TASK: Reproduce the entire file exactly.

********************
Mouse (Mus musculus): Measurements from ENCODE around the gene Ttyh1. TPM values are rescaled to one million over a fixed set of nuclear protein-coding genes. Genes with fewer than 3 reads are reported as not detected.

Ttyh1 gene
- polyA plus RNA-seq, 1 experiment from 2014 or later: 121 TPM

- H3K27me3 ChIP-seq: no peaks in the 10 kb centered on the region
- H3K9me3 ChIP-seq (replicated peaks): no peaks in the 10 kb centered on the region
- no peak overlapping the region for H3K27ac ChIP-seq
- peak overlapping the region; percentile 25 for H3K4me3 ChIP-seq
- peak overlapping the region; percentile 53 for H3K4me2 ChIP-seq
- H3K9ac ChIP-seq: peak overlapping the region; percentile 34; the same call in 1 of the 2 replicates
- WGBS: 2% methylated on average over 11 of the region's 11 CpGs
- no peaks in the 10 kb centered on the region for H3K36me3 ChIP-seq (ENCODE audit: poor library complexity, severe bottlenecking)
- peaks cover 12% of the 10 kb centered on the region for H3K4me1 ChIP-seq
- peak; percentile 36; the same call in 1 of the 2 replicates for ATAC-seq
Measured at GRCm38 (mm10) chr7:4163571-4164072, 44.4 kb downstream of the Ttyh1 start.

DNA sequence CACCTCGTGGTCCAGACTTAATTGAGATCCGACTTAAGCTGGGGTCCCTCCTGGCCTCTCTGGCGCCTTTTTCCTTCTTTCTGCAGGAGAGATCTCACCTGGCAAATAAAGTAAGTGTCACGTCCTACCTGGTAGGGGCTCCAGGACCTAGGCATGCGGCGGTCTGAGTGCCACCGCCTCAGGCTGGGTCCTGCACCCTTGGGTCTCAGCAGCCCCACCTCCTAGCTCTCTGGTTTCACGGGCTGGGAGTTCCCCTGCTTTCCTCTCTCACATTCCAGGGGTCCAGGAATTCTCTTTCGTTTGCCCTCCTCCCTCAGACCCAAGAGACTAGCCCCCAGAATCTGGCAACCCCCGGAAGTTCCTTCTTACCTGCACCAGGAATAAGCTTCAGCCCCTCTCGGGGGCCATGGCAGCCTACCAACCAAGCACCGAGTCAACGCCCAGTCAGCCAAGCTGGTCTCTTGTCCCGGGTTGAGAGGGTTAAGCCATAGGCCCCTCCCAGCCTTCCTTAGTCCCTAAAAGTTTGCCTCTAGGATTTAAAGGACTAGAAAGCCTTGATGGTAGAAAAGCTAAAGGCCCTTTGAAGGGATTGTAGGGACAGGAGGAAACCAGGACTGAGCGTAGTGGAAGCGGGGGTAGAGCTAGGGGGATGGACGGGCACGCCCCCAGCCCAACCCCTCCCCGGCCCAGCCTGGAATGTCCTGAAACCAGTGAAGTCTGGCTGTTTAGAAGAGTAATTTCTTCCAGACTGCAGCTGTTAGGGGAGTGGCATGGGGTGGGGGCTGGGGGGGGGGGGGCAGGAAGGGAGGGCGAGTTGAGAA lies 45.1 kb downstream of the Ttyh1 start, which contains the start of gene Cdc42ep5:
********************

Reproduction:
Mouse (Mus musculus): Measurements from ENCODE around the gene Ttyh1. TPM values are rescaled to one million over a fixed set of nuclear protein-coding genes. Genes with fewer than 3 reads are reported as not detected.

Ttyh1 gene
- polyA plus RNA-seq, 1 experiment from 2014 or later: 121 TPM

- H3K27me3 ChIP-seq: no peaks in the 10 kb centered on the region
- H3K9me3 ChIP-seq (replicated peaks): no peaks in the 10 kb centered on the region
- no peak overlapping the region for H3K27ac ChIP-seq
- peak overlapping the region; percentile 25 for H3K4me3 ChIP-seq
- peak overlapping the region; percentile 53 for H3K4me2 ChIP-seq
- H3K9ac ChIP-seq: peak overlapping the region; percentile 34; the same call in 1 of the 2 replicates
- WGBS: 2% methylated on average over 11 of the region's 11 CpGs
- no peaks in the 10 kb centered on the region for H3K36me3 ChIP-seq (ENCODE audit: poor library complexity, severe bottlenecking)
- peaks cover 12% of the 10 kb centered on the region for H3K4me1 ChIP-seq
- peak; percentile 36; the same call in 1 of the 2 replicates for ATAC-seq
Measured at GRCm38 (mm10) chr7:4163571-4164072, 44.4 kb downstream of the Ttyh1 start.

DNA sequence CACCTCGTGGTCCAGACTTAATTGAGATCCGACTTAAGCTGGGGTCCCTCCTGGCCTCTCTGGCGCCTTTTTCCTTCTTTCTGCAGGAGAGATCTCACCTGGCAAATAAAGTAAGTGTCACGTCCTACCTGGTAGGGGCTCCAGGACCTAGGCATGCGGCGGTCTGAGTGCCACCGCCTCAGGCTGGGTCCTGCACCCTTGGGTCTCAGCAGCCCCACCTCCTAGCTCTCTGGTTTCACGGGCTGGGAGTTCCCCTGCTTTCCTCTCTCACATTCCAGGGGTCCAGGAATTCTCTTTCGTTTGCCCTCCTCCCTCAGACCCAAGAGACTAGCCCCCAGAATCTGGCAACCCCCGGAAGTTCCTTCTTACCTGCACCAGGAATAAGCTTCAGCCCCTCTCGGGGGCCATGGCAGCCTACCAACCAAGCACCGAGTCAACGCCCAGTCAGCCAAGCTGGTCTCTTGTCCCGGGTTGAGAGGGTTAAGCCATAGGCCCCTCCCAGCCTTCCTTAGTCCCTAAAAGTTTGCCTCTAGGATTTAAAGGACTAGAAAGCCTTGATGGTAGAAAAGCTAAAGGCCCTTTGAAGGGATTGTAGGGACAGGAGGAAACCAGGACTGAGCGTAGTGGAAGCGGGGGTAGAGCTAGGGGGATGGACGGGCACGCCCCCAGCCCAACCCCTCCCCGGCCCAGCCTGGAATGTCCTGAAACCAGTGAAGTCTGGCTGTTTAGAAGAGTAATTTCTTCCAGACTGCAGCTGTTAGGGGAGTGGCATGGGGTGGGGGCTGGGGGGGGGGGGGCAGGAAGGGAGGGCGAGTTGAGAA lies 45.1 kb downstream of the Ttyh1 start, which contains the start of gene Cdc42ep5: